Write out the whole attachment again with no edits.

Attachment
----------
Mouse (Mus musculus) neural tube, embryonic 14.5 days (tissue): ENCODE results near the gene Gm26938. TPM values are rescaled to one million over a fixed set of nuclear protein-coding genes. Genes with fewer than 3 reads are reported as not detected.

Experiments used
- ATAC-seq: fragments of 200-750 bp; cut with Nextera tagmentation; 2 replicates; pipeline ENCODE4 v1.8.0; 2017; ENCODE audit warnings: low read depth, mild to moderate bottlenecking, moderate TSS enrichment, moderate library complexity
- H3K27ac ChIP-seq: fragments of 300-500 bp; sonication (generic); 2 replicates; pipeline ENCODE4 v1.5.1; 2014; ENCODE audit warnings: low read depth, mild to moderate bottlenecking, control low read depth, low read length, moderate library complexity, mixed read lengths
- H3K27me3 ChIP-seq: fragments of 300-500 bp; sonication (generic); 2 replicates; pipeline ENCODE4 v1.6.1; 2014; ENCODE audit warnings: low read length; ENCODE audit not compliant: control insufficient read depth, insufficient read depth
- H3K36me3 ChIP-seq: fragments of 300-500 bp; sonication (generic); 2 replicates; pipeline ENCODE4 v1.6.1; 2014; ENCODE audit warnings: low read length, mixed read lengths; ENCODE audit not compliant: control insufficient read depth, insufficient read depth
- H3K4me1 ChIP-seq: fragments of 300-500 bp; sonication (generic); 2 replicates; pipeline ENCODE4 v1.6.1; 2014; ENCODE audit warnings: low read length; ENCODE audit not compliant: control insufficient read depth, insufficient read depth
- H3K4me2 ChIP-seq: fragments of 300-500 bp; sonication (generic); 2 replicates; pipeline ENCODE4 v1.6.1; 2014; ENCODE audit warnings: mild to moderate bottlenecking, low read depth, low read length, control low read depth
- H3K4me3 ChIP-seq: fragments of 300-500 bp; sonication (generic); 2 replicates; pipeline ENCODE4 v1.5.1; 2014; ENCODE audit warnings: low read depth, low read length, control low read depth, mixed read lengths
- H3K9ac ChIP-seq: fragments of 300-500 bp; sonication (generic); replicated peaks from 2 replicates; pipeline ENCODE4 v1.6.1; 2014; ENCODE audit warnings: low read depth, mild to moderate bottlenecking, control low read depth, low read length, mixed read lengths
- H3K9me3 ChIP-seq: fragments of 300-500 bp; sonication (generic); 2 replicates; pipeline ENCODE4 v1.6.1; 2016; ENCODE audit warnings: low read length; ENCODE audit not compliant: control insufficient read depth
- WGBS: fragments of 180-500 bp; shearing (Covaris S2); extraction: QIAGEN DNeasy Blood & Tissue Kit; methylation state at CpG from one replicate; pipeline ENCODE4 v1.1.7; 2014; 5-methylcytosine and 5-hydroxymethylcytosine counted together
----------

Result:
Mouse (Mus musculus) neural tube, embryonic 14.5 days (tissue): ENCODE results near the gene Gm26938. TPM values are rescaled to one million over a fixed set of nuclear protein-coding genes. Genes with fewer than 3 reads are reported as not detected.

Experiments used
- ATAC-seq: fragments of 200-750 bp; cut with Nextera tagmentation; 2 replicates; pipeline ENCODE4 v1.8.0; 2017; ENCODE audit warnings: low read depth, mild to moderate bottlenecking, moderate TSS enrichment, moderate library complexity
- H3K27ac ChIP-seq: fragments of 300-500 bp; sonication (generic); 2 replicates; pipeline ENCODE4 v1.5.1; 2014; ENCODE audit warnings: low read depth, mild to moderate bottlenecking, control low read depth, low read length, moderate library complexity, mixed read lengths
- H3K27me3 ChIP-seq: fragments of 300-500 bp; sonication (generic); 2 replicates; pipeline ENCODE4 v1.6.1; 2014; ENCODE audit warnings: low read length; ENCODE audit not compliant: control insufficient read depth, insufficient read depth
- H3K36me3 ChIP-seq: fragments of 300-500 bp; sonication (generic); 2 replicates; pipeline ENCODE4 v1.6.1; 2014; ENCODE audit warnings: low read length, mixed read lengths; ENCODE audit not compliant: control insufficient read depth, insufficient read depth
- H3K4me1 ChIP-seq: fragments of 300-500 bp; sonication (generic); 2 replicates; pipeline ENCODE4 v1.6.1; 2014; ENCODE audit warnings: low read length; ENCODE audit not compliant: control insufficient read depth, insufficient read depth
- H3K4me2 ChIP-seq: fragments of 300-500 bp; sonication (generic); 2 replicates; pipeline ENCODE4 v1.6.1; 2014; ENCODE audit warnings: mild to moderate bottlenecking, low read depth, low read length, control low read depth
- H3K4me3 ChIP-seq: fragments of 300-500 bp; sonication (generic); 2 replicates; pipeline ENCODE4 v1.5.1; 2014; ENCODE audit warnings: low read depth, low read length, control low read depth, mixed read lengths
- H3K9ac ChIP-seq: fragments of 300-500 bp; sonication (generic); replicated peaks from 2 replicates; pipeline ENCODE4 v1.6.1; 2014; ENCODE audit warnings: low read depth, mild to moderate bottlenecking, control low read depth, low read length, mixed read lengths
- H3K9me3 ChIP-seq: fragments of 300-500 bp; sonication (generic); 2 replicates; pipeline ENCODE4 v1.6.1; 2016; ENCODE audit warnings: low read length; ENCODE audit not compliant: control insufficient read depth
- WGBS: fragments of 180-500 bp; shearing (Covaris S2); extraction: QIAGEN DNeasy Blood & Tissue Kit; methylation state at CpG from one replicate; pipeline ENCODE4 v1.1.7; 2014; 5-methylcytosine and 5-hydroxymethylcytosine counted together